Songs written about certain political or social situations age over time, was there any concern that the meaning of ‘Eddie’ would be lost on anyone not familiar with the Falkland War?

I guess this is a possibility and even people who remember the war may not immediately get the song. (The reference to the battle in Goose Green is the only real clue.) On the other hand  though, the problem the song talks about, post conflict stress and trauma faced by so many soldiers returning from the battlefield, is now recognised in a way it wasn’t 30 years ago. Not that governments are doing enough for those soldiers.

You worked with Steve Jeffries prior to Latin Quarter when you wrote songs for Chapel Music and on Latin Quarter’s first album ‘Modern Times’, how did you come to work with him on this album?

I had recorded the drums and much of the guitars and vocals for the album in Mexico in Ricardo’s studio but when I got back to the UK I had to go begging for someone who had a studio here to help me finish it. There was no  budget so I really was begging. Steve very kindly offered. I thought in advance that it could be interesting creatively. He has a strong pop sensibility and I knew he would have some ideas of his own that could be interesting and maybe challenge my own. What I didn’t realise was just how good a producer/engineer he had become and how much time and interest he would offer. When it came to the mixing he did it all himself, asking me for approval, but constantly surprising and pleasing me with good ideas. I really do believe it is the best album I have made and that is very much down to him.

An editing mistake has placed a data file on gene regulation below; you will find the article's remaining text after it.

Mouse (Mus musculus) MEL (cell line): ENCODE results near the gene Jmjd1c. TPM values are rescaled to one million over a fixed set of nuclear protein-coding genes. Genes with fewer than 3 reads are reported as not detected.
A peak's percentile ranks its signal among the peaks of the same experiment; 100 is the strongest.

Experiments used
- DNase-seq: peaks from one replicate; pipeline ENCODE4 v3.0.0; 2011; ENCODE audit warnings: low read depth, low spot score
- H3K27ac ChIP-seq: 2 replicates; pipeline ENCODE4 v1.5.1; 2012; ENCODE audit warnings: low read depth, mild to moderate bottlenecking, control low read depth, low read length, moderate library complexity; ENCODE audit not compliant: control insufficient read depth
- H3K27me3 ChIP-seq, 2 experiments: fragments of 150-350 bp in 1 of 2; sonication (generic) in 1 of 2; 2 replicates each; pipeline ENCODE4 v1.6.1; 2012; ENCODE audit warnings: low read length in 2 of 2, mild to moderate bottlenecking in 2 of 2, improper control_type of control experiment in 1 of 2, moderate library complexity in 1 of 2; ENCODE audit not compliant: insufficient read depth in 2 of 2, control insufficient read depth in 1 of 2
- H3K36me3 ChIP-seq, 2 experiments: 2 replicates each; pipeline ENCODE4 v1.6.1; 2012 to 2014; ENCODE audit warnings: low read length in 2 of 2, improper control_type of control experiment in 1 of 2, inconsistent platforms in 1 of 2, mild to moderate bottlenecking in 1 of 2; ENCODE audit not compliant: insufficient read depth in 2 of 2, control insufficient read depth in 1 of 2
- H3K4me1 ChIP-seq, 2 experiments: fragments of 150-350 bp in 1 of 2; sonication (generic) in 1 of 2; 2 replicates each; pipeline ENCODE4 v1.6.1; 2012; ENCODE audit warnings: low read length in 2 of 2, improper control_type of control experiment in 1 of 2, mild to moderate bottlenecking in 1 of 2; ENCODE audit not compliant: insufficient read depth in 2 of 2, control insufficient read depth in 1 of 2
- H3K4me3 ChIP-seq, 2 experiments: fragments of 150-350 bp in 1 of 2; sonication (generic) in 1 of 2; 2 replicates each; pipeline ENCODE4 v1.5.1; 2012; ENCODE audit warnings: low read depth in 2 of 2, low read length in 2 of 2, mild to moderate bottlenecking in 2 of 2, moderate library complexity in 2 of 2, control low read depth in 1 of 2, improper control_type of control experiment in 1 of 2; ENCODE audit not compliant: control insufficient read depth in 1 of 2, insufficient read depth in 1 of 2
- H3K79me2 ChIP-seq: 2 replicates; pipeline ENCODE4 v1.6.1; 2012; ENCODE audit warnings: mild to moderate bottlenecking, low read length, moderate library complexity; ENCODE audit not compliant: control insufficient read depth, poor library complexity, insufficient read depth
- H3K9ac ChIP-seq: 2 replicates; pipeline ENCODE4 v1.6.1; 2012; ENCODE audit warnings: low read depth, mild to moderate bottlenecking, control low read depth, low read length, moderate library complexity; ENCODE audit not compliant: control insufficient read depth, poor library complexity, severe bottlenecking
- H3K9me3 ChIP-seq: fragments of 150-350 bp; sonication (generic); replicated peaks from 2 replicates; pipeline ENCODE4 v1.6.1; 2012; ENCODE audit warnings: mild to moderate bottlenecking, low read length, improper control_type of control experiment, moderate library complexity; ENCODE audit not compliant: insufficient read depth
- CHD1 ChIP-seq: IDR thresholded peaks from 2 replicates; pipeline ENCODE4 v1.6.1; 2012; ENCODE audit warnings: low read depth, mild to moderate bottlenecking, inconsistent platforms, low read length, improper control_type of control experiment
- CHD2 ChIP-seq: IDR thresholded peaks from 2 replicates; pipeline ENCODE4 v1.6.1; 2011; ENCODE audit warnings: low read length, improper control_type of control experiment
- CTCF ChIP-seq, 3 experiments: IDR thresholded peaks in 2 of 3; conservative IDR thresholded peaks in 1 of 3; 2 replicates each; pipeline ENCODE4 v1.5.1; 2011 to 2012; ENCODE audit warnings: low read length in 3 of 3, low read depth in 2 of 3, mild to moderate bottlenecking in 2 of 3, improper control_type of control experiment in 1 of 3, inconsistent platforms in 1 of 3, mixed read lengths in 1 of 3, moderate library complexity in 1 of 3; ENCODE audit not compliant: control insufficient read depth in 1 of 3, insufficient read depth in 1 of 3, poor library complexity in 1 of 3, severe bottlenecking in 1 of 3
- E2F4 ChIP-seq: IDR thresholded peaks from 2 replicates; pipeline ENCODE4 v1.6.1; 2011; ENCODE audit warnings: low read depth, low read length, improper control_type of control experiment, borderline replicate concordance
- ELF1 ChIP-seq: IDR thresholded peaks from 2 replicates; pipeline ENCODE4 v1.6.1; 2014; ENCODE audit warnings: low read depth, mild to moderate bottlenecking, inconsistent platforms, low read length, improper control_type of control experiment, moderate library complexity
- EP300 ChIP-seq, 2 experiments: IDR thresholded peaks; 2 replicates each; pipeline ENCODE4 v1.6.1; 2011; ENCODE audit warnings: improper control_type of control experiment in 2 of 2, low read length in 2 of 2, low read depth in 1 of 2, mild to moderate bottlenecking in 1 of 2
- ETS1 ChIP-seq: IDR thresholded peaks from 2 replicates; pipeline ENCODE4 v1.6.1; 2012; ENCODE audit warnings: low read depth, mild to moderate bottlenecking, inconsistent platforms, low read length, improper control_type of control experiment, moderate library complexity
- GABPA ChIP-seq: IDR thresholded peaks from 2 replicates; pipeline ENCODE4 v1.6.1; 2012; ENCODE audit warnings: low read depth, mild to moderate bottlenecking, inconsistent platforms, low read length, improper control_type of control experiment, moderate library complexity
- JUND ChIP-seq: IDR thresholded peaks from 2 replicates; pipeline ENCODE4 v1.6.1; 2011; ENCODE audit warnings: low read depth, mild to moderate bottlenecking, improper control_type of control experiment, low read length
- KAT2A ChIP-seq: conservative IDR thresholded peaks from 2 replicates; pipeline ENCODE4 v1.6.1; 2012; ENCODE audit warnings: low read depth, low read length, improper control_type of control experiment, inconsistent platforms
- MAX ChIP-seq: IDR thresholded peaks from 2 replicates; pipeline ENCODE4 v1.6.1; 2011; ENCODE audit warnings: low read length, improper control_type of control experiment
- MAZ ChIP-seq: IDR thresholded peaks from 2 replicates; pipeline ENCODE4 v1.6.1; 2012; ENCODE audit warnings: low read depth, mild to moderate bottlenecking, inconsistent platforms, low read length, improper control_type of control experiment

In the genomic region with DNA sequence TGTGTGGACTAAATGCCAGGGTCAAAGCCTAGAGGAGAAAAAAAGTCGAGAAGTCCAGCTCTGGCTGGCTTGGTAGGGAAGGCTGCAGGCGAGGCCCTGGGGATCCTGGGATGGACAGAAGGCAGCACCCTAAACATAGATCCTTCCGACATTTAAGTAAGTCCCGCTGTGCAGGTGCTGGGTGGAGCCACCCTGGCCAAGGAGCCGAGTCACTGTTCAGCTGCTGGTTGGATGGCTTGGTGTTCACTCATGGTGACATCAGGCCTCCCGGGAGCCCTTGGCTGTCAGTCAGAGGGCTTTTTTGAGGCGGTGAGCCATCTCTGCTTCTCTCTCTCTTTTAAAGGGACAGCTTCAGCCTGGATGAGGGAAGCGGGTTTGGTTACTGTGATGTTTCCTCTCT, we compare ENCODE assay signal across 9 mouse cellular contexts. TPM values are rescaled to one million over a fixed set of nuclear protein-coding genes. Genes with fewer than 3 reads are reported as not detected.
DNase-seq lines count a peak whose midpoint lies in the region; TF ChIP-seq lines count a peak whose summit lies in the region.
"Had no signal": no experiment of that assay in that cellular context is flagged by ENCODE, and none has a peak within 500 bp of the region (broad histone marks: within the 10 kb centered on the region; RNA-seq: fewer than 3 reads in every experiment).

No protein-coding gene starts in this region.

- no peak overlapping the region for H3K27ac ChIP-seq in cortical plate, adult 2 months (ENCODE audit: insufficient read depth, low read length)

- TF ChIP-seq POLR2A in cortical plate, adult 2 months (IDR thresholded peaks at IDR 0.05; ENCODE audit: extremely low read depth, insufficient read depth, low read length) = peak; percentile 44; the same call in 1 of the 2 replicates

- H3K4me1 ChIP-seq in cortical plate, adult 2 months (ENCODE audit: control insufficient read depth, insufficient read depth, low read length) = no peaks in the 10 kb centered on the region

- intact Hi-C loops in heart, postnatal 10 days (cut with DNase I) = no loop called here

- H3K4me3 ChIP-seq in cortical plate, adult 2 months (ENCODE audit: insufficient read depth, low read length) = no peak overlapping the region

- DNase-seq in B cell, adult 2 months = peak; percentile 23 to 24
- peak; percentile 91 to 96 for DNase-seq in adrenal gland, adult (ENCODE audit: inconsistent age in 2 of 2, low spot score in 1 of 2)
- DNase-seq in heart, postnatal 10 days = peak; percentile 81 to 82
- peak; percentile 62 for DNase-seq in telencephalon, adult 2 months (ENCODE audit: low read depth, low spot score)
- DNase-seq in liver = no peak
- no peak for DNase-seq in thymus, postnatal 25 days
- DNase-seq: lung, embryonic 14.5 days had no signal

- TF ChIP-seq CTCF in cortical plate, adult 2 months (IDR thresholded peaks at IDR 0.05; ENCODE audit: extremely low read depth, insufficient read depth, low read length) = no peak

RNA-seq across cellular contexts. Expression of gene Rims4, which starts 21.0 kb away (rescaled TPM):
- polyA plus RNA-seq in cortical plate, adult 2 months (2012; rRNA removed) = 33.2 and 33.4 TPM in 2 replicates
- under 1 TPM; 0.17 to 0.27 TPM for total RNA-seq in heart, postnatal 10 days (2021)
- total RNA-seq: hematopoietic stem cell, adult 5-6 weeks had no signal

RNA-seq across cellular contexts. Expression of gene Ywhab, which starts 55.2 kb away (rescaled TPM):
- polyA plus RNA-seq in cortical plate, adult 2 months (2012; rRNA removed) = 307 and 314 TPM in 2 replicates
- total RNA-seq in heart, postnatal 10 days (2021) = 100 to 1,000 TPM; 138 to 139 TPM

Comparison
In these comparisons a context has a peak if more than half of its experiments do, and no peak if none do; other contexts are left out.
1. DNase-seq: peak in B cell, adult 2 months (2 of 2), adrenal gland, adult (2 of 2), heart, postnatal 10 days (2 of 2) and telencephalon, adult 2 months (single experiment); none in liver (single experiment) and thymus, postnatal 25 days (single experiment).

When selecting the songs how conscience are you that many reviewers will simply not look beyond any political song even if it means overlooking songs as strong such as ‘Love Has Gone’ and ‘It Makes My Heart Stop Speaking’?

Well yes, reviewers can sometimes be lazy and most of them have us in the box ‘political songs,’ so can miss the full mix. This laziness can be frustrating (especially the time when one reviewer said we got the song ‘Slow Waltz for Chile’ from listening to Sting too much!) but I think it is true that the older I get, the less sensitive I am to bad reviews. I read them all of course but they don’t have the power to depress me like they used to. Actually at the time of writing I am being informed that the reviews coming in from Europe are very good. Let’s see what happens in the UK.

On the subject of reviews, the inclusion of ‘Church on Fire’ is bound to once again mean you get the usual ‘Paul Simon – Graceland’ comparison. How do you feel about such lazy comparisons?

Well there is a comparison, I cannot deny that.  When I first did ‘Bitter to the South’ at the Bournemouth Folk Club, the organisers asked me if it was a Paul Simon song. The point is they did it without sneering or implying that something was wrong. ‘Church on Fire’ is also a little like Paul Simon but that in itself is not a criticism. Who, apart maybe from Bjork, sounds 100% like absolutely no one else?

For anyone who has not heard the album yet, how would you say the style differs from the Latin Quarter originals?

Those first albums were produced in the 80’s and that means one thing: lots of synthesiers and obvious effects, especially on the voices. The new album is played on acoustic instruments with less obvious effects (though at times effects are used for a reason) and the arrangements are a little simpler i.e. less stuff on them, especially on the songs from ‘Mick and Caroline’.

Of course I wondered if some of the older Latin Quarter fans would not like me fiddling with the original versions. Some don’t. But in general, the reaction has been very positive and I think it works. As I said before, I am sure it is the best Steve Skaith Band album and think, with ‘Bringing Rosa Home’, the best record I have done.